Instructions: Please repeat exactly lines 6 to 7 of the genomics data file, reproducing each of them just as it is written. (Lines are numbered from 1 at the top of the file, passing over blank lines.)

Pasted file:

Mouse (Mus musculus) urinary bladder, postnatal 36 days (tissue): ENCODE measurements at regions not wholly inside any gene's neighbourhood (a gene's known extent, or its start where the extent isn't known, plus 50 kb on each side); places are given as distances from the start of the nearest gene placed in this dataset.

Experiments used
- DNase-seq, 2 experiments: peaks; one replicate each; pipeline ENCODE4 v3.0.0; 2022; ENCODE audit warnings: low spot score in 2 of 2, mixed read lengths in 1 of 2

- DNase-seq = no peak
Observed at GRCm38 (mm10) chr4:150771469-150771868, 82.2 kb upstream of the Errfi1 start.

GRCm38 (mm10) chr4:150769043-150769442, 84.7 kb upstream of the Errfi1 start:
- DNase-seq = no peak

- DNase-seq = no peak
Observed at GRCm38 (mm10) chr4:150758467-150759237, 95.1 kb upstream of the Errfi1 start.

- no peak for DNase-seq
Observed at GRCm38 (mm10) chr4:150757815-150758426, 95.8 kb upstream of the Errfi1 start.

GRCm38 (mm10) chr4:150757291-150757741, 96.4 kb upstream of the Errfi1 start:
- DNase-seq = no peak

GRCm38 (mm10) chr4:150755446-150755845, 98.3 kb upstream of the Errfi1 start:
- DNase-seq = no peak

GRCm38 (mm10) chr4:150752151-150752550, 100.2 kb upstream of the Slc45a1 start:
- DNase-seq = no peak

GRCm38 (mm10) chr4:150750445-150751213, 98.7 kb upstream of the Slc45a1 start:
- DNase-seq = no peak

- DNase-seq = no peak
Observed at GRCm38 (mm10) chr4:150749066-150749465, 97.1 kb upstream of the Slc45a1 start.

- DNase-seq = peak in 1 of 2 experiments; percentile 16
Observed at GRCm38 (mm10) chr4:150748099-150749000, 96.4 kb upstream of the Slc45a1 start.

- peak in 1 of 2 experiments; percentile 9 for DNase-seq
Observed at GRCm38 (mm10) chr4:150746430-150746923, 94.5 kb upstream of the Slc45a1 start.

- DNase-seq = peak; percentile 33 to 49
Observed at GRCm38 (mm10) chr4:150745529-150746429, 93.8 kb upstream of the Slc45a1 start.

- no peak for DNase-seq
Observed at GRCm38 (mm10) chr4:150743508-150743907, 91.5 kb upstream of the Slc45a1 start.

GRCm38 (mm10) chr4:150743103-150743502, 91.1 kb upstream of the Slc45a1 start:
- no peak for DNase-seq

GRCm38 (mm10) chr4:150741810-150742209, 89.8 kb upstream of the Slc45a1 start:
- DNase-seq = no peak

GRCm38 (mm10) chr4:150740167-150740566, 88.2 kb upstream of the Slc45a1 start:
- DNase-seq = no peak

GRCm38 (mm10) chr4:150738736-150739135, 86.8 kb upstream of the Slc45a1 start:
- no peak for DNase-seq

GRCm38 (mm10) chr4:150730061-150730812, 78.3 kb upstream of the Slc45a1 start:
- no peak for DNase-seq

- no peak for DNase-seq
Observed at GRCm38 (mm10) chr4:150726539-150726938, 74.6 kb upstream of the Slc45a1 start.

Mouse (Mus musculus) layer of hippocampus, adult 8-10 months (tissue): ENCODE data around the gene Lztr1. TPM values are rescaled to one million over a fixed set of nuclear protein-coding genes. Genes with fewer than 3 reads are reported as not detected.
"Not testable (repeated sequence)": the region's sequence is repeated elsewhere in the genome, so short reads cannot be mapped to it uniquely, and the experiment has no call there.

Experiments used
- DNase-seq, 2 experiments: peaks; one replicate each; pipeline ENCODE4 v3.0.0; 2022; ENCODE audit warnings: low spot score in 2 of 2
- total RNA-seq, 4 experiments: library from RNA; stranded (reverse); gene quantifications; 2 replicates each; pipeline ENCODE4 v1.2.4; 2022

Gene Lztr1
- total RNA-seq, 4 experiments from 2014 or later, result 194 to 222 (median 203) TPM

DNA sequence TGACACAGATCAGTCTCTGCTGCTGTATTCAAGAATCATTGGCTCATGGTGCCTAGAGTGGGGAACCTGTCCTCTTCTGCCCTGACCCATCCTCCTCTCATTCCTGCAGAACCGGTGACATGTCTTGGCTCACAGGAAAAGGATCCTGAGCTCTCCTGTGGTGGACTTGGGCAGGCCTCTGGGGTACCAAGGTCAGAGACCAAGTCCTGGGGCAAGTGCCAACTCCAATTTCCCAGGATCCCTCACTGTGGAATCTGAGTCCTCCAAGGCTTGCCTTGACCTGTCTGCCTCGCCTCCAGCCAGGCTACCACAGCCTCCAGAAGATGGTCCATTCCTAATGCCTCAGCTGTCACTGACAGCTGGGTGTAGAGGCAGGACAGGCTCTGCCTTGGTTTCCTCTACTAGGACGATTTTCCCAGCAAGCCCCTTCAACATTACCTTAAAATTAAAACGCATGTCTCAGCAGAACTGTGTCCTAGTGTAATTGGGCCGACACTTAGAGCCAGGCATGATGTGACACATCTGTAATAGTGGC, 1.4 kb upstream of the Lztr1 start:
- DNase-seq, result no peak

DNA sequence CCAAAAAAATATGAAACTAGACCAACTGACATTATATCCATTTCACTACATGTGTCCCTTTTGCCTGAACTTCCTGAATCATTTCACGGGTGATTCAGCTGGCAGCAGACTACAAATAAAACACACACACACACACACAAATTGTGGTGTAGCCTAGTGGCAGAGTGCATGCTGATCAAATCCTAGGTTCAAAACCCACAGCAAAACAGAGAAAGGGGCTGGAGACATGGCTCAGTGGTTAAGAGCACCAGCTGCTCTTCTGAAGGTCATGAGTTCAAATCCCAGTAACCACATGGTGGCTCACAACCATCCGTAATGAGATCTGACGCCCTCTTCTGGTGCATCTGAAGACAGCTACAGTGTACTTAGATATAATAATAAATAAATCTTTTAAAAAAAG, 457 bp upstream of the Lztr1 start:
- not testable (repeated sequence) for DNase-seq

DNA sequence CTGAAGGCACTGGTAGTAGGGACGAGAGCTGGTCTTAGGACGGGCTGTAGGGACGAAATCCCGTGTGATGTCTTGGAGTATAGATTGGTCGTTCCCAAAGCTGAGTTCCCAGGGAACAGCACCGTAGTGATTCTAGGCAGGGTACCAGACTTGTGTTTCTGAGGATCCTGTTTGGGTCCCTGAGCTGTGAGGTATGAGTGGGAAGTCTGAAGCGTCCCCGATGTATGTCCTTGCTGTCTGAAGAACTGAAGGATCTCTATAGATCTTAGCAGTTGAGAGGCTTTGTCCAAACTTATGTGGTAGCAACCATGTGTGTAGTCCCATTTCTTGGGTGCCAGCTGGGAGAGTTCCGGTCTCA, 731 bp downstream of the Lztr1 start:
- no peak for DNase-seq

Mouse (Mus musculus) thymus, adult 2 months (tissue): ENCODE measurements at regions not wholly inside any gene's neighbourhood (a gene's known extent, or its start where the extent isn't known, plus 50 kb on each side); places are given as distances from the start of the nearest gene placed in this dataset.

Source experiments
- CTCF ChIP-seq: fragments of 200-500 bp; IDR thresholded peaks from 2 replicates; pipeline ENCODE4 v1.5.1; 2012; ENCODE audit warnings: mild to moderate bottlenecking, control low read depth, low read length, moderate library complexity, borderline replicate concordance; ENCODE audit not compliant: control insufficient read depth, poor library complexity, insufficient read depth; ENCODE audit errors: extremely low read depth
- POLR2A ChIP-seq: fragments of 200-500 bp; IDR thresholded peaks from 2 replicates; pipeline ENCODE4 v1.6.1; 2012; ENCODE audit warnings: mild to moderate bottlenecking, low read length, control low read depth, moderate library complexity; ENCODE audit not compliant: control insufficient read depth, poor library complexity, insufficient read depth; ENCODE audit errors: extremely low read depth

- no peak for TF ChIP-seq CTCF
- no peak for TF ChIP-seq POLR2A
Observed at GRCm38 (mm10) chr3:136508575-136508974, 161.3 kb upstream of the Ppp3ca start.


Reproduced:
GRCm38 (mm10) chr4:150769043-150769442, 84.7 kb upstream of the Errfi1 start:
- DNase-seq = no peak